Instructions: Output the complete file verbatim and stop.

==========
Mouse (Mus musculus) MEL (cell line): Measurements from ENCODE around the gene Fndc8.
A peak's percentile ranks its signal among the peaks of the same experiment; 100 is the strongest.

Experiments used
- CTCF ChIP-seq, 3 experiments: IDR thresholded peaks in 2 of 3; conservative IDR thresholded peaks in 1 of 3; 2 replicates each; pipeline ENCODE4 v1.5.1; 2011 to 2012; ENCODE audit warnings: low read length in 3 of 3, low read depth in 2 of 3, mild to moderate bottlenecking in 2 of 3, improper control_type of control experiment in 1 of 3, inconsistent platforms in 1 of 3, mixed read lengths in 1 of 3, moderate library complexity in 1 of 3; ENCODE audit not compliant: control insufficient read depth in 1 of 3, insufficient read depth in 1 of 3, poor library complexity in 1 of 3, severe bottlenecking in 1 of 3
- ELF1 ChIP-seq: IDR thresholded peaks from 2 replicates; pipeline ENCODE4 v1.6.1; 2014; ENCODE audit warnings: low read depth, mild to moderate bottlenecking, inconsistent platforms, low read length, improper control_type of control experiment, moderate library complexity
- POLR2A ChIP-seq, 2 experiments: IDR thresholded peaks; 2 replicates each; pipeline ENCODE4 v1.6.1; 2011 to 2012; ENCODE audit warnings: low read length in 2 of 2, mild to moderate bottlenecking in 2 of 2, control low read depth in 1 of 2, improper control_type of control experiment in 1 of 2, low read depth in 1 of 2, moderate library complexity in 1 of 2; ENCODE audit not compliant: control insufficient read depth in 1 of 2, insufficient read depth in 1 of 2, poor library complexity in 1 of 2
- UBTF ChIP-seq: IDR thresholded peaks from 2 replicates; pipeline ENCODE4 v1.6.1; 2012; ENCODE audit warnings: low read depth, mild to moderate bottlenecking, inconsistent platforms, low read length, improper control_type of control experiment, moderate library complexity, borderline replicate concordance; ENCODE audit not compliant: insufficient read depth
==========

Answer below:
Mouse (Mus musculus) MEL (cell line): Measurements from ENCODE around the gene Fndc8.
A peak's percentile ranks its signal among the peaks of the same experiment; 100 is the strongest.

Experiments used
- CTCF ChIP-seq, 3 experiments: IDR thresholded peaks in 2 of 3; conservative IDR thresholded peaks in 1 of 3; 2 replicates each; pipeline ENCODE4 v1.5.1; 2011 to 2012; ENCODE audit warnings: low read length in 3 of 3, low read depth in 2 of 3, mild to moderate bottlenecking in 2 of 3, improper control_type of control experiment in 1 of 3, inconsistent platforms in 1 of 3, mixed read lengths in 1 of 3, moderate library complexity in 1 of 3; ENCODE audit not compliant: control insufficient read depth in 1 of 3, insufficient read depth in 1 of 3, poor library complexity in 1 of 3, severe bottlenecking in 1 of 3
- ELF1 ChIP-seq: IDR thresholded peaks from 2 replicates; pipeline ENCODE4 v1.6.1; 2014; ENCODE audit warnings: low read depth, mild to moderate bottlenecking, inconsistent platforms, low read length, improper control_type of control experiment, moderate library complexity
- POLR2A ChIP-seq, 2 experiments: IDR thresholded peaks; 2 replicates each; pipeline ENCODE4 v1.6.1; 2011 to 2012; ENCODE audit warnings: low read length in 2 of 2, mild to moderate bottlenecking in 2 of 2, control low read depth in 1 of 2, improper control_type of control experiment in 1 of 2, low read depth in 1 of 2, moderate library complexity in 1 of 2; ENCODE audit not compliant: control insufficient read depth in 1 of 2, insufficient read depth in 1 of 2, poor library complexity in 1 of 2
- UBTF ChIP-seq: IDR thresholded peaks from 2 replicates; pipeline ENCODE4 v1.6.1; 2012; ENCODE audit warnings: low read depth, mild to moderate bottlenecking, inconsistent platforms, low read length, improper control_type of control experiment, moderate library complexity, borderline replicate concordance; ENCODE audit not compliant: insufficient read depth